Most of us are comfortably settled in rich industrial countries where problems like TB and AIDS are rarely in the news. Zimbabwe, like our own homeless, is a deplorable problem...but not our problem. We'd prefer to focus, via high-speed internet connections, on a conjectural disaster instead of the many real disasters killing people somewhere else.
If a thousand people died in the US tomorrow from swine flu, the country would go beyond a mere war footing. Three hundred million people would turn all their efforts to preventing death #1001, while ignoring routine deaths from cancer, heart disease, auto accidents, and gunshots.
Is it a North-South problem? Maybe a black-white problem? That's probably part of it. As La Rochefoucauld cynically observed 300 years ago, "We always find the strength to bear the misfortunes of others." If the others aren't our colour, or religion, or class, or nationality, their misfortunes are very bearable indeed.
But it may also be, in part, a cultural or even psychological problem. Dr. Philip Alcabes, in his recent book Dread, points out the difference in the way we respond to "new" diseases and whatever is endemic: Endemic is just the way things are, but when a new disease turns up, someone's to blame for it...usually the victims.
So the Chinese and some Americans blame the Mexicans for it. The Mexicans blame industrial pig farms for it. If H1N1 had broken out first in Canada, we'd be catching flak for our slovenly hygiene and socialist healthcare system.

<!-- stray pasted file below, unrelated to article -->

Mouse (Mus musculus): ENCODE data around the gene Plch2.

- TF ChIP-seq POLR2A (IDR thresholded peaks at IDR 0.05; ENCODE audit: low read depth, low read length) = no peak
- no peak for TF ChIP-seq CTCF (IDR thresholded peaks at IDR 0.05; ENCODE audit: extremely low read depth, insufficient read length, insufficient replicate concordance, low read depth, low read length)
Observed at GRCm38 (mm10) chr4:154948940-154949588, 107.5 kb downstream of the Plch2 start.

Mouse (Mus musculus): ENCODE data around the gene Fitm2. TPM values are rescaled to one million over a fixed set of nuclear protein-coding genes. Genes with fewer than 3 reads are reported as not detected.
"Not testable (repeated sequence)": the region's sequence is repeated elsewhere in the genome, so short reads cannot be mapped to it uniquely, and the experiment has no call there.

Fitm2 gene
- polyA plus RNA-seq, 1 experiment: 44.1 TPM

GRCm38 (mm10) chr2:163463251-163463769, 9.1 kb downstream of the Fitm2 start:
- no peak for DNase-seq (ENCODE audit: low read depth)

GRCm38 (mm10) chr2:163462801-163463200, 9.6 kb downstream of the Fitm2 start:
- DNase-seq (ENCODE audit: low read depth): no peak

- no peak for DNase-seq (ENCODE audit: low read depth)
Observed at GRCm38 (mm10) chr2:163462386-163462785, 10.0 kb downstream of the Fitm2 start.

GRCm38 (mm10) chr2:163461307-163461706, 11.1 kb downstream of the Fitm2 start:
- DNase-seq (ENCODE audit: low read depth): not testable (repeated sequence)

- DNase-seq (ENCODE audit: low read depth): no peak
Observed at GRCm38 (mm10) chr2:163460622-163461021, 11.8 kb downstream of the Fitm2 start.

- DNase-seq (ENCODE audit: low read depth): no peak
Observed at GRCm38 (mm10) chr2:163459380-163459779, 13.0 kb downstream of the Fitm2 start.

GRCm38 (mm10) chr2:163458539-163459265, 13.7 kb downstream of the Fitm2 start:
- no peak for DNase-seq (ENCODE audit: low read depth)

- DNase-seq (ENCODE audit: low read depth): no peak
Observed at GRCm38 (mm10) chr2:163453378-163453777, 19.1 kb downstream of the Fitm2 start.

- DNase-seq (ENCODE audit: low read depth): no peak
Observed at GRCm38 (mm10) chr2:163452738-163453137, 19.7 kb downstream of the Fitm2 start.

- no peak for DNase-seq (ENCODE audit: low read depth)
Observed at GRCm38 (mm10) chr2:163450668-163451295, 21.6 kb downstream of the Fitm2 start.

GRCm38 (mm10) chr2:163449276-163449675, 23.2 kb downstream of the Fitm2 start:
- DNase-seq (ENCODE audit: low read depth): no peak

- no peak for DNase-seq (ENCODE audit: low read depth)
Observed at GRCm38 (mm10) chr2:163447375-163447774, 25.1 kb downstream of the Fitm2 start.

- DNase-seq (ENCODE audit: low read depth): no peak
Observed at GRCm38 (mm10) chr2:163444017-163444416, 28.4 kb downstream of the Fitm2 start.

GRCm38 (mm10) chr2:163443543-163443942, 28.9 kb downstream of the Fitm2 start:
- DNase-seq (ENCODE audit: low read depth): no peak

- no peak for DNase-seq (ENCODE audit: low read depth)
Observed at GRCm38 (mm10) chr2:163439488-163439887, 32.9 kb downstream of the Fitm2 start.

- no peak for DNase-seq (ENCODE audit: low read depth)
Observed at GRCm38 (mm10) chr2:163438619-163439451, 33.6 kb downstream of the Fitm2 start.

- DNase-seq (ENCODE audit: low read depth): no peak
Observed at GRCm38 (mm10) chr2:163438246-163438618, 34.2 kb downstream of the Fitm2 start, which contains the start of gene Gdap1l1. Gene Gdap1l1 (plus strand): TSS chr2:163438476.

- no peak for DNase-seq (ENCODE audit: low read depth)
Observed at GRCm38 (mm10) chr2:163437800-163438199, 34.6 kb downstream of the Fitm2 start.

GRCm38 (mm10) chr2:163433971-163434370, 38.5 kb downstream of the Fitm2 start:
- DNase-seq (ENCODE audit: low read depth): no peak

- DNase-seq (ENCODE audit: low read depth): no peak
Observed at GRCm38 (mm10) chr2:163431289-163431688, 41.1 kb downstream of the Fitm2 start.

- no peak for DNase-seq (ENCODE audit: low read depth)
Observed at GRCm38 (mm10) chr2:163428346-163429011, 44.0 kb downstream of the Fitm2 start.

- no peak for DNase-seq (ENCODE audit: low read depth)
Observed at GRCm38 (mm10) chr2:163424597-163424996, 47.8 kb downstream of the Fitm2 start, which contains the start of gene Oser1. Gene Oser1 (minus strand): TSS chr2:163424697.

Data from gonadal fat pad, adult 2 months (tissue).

A wiser response would be to consider why we think we can protect ourselves by attacking others, and to ask whether such a response may even expose us to greater danger.
If it's all the fault of someone's else's lousy hygiene or corporate greed or simple nationality, we excuse ourselves from thinking about the social and cultural conditions that we're comfortable with—even if they set us up for being the next fatality.
Charles Dickens understood this a century and a half ago in his great novel Bleak House. He didn't know about the germ theory, but he knew that the rich could not insulate themselves from the diseases of the poor. When Jo, the ignorant street-sweeper, dies of smallpox that will reach to the top of Victorian society, Dickens damns his readers for it—including us:
Dead, your Majesty. Dead, my lords and gentlemen. Dead, Right Reverends and Wrong Reverends of every order. Dead, men and women, born with Heavenly compassion in your hearts. And dying thus around us every day.
Faced with a potential pandemic, we are already shrugging it off as a "false alarm," but it's actually an undeserved dress rehearsal. A minor new virus has tested us and found us (mostly) wanting. We've done some things right, and many things wrong. But we seem to be escaping with just a bad scare.
If we learn from our mistakes, and act wisely, we'll be ready for the next attack. If we laugh at H1N1, in the next attack our children, like Jo, will be dying around us every day...not just from some exotic influenza, but from TB, HIV/AIDS, and all the wretched endemic diseases that we still take for granted.